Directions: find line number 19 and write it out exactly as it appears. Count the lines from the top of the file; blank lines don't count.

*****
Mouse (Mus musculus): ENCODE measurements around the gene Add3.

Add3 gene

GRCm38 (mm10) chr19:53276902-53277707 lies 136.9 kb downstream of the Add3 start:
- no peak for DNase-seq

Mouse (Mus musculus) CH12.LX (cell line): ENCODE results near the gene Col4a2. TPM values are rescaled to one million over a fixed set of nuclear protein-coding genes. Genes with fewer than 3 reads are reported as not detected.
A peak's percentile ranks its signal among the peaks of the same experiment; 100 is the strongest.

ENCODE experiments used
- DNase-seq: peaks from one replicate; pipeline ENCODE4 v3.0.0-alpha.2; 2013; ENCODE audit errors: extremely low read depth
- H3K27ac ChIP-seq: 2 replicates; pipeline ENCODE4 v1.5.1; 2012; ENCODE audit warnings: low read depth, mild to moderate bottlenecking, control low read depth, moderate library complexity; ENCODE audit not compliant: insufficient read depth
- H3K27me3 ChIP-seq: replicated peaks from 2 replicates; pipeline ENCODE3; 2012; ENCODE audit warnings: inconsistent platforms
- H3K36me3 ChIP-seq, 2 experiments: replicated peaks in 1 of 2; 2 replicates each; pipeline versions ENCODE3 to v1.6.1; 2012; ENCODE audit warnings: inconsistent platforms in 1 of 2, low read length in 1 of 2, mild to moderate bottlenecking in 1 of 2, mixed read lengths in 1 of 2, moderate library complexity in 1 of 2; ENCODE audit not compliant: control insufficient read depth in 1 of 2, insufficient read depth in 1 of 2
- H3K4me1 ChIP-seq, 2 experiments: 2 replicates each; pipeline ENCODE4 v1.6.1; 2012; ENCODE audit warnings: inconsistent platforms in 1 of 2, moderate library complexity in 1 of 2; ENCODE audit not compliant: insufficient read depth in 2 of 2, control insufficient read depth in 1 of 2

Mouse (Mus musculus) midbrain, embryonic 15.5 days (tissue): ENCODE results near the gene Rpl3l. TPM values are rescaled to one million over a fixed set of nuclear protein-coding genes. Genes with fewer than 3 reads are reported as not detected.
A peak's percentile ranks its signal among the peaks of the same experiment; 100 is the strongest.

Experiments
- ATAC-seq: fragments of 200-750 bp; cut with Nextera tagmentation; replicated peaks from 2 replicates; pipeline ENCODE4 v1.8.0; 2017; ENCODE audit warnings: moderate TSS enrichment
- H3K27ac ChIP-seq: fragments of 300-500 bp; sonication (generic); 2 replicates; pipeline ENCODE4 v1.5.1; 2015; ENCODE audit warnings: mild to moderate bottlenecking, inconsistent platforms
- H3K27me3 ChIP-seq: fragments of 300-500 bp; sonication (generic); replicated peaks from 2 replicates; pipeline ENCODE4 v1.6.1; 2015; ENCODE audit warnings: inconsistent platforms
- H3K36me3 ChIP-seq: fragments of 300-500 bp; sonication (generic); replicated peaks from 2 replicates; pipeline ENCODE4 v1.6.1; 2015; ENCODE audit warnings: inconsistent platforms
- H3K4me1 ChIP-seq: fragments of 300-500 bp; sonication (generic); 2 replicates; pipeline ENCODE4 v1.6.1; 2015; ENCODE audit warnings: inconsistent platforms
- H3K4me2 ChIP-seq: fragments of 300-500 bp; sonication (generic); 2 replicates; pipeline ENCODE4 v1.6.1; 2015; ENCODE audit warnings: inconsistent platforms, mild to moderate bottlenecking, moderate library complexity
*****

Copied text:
- H3K36me3 ChIP-seq: fragments of 300-500 bp; sonication (generic); replicated peaks from 2 replicates; pipeline ENCODE4 v1.6.1; 2015; ENCODE audit warnings: inconsistent platforms